Colombia’s government and rebels from the National Liberation Army have agreed to revive a stalled peace effort, providing a boost to President Juan Manuel Santos as he tries to recover from voters’ shocking rejection of a deal with the much-larger FARC guerrilla group.
The rebels and government officials said Monday that formal peace talks would begin Oct. 27 in Ecuador. In a brief statement from Venezuela, whose socialist government is co-sponsoring the peace process, the guerrilla group known as the ELN committed itself to freeing two captives it has been holding for months before the talks begin. Additional unspecified humanitarian actions on both sides would also take place.
In March, the ELN and government announced that they would start formal peace negotiations. But the effort never got off the ground after the government demanded the ELN renounce kidnapping and free a prominent politician who turned himself over to the rebels in order to secure his brother’s release.
Earlier Monday, the group handed over to the International Red Cross a rice farmer, Nelson Alarcon, it had held captive for months. It was the third person freed by the group in an area near Colombia’s border with Venezuela in the past two weeks.
Santos, winner of this year’s Nobel Peace Prize, has staked his presidency on ending a half century of bloody combat in Colombia. But after signing a deal with the Revolutionary Armed Forces of Colombia in front of world leaders on Sept. 26, he’s watched as his hopes for peace were shattered by voters’ rejection of the accord in a referendum just six days later.
Since the defeat, Santos has been scrambling to build a broader coalition in support of peace, one that would include the opposition and finally bring the ideologically strident ELN to the negotiating table after more than two years of exploratory talks and false starts.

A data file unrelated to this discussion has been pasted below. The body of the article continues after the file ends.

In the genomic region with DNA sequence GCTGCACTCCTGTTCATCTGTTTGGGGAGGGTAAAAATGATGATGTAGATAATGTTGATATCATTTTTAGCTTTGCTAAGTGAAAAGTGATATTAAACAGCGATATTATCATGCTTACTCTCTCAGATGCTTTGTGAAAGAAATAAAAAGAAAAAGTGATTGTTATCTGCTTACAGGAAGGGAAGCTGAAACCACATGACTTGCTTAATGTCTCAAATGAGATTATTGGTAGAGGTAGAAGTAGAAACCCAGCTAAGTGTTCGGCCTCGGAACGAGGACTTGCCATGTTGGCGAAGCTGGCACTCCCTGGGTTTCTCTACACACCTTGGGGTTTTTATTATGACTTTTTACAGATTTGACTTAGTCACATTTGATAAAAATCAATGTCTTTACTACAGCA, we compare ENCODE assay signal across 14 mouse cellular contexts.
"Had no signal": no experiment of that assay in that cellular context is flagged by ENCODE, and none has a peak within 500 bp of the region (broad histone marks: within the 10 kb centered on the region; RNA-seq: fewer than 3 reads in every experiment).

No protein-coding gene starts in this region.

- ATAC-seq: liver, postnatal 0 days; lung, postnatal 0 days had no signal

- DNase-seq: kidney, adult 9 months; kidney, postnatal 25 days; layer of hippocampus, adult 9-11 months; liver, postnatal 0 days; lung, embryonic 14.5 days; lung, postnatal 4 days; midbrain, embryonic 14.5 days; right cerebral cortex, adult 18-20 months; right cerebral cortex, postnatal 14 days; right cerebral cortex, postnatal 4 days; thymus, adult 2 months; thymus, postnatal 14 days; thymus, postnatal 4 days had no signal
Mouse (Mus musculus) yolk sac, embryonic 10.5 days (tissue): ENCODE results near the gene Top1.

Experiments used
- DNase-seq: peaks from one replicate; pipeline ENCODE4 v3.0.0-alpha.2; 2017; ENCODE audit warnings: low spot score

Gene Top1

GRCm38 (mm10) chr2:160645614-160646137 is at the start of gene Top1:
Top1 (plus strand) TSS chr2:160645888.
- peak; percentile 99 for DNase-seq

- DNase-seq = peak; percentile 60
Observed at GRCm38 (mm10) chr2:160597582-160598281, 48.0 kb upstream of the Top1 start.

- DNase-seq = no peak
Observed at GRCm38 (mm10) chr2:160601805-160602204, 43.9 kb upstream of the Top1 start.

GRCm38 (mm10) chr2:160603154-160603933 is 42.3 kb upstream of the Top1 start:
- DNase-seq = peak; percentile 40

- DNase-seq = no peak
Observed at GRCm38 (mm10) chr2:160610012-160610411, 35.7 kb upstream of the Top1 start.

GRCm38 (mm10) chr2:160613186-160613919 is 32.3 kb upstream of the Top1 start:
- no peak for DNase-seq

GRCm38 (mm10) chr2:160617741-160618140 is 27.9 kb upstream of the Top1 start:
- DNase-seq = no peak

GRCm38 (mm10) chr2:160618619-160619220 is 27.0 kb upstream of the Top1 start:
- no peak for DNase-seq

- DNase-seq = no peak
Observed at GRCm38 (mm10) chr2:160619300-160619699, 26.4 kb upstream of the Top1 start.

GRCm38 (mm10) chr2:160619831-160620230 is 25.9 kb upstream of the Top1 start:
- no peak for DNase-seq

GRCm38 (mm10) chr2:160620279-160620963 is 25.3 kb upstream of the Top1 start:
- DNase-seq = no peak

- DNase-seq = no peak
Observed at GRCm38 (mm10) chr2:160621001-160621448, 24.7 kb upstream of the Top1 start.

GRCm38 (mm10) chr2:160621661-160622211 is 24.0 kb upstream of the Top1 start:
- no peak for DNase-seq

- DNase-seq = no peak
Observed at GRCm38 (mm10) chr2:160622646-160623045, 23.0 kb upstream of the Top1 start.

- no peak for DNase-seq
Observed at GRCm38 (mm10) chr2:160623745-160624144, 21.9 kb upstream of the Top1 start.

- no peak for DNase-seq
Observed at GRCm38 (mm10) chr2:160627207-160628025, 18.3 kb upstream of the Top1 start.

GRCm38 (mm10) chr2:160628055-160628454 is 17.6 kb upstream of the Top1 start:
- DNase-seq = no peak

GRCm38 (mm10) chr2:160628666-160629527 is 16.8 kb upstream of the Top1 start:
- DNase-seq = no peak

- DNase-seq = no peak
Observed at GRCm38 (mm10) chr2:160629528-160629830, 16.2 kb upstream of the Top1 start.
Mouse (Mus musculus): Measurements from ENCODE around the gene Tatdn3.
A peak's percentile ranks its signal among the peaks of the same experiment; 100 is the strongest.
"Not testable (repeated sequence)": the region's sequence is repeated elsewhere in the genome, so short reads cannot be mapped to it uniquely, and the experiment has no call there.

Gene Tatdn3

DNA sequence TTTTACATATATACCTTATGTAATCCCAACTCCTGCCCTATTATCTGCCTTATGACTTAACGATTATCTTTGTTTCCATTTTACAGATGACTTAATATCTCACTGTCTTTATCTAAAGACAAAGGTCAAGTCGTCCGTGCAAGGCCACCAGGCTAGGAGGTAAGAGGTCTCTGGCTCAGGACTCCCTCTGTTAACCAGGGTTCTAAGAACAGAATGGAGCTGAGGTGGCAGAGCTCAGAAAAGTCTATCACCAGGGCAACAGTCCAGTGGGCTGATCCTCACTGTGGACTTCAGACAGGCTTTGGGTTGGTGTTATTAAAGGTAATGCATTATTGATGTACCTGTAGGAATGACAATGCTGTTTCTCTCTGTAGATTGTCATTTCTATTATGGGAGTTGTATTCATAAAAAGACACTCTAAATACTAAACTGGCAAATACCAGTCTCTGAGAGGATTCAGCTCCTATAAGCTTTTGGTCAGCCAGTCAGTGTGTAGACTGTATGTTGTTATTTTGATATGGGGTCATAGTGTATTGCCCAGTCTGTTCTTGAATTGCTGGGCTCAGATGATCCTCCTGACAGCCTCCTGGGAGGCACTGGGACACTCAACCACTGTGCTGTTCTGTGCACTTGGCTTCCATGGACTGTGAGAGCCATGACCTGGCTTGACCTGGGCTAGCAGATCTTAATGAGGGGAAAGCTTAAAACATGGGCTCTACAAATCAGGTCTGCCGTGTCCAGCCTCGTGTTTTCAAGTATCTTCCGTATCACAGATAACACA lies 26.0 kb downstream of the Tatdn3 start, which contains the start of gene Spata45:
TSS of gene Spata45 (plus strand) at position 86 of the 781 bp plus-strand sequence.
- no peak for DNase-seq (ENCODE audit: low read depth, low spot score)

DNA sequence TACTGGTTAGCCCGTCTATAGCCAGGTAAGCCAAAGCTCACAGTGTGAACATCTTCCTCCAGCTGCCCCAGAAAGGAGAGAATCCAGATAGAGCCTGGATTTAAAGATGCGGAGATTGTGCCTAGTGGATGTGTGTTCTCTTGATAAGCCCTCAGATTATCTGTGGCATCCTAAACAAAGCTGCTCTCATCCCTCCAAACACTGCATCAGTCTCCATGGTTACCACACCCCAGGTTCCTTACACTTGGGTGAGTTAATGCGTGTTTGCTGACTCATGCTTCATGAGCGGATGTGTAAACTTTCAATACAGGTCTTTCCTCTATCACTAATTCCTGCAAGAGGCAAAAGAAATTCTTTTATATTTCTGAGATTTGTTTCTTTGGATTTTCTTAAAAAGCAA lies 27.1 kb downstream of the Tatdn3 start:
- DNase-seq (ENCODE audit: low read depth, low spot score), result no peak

In a televised address he celebrated the apparent breakthrough and pledged not to give up on a peace deal with the FARC.
“Now that we’re advancing with the ELN our peace will be a fuller one,” Santos said
But he also sent a sharp message to opponents led by former President Alvaro Uribe, urging them not to delay consultations unnecessarily and be realistic in their proposals to adjust the 297-page accord that took more than four years to negotiate.
“We have to work with speed and promptness because our biggest enemy now is time,” Santos said. “The eyes of the world are upon us and they expect the best.”
The ELN is Colombia’s second-largest rebel group, with an estimated 1,500 fighters, and largely finances its insurgency through extortion and kidnappings. Like the FARC, it is classified by the U.S. government as a foreign terrorist organization.
Unlike the peasant-based FARC, the ELN shares a tradition with other leftist insurgencies in Latin America that were formed by urban students and intellectuals in the wake of the Cuban Revolution.
Of the two remaining captives the ELN referred to in its statement Monday, the most prominent is politician Odin Sanchez, who in April handed himself over to the rebels in order to secure the release of his brother, a former governor of Choco state who had been held by the rebels for almost three years. The ELN had been demanding a $1 million ransom for his release.
Family members said they had been anxiously awaiting Sanchez’s return in the afternoon but were confident he’d now be released in the coming hours or days.
“If today they are sitting together to initiate the negotiations it’s a good omen,” sister Astrid Sanchez told RCN network. “It’s a sign that the ELN is going to pursue peace that we’ve all been longing for all these years.”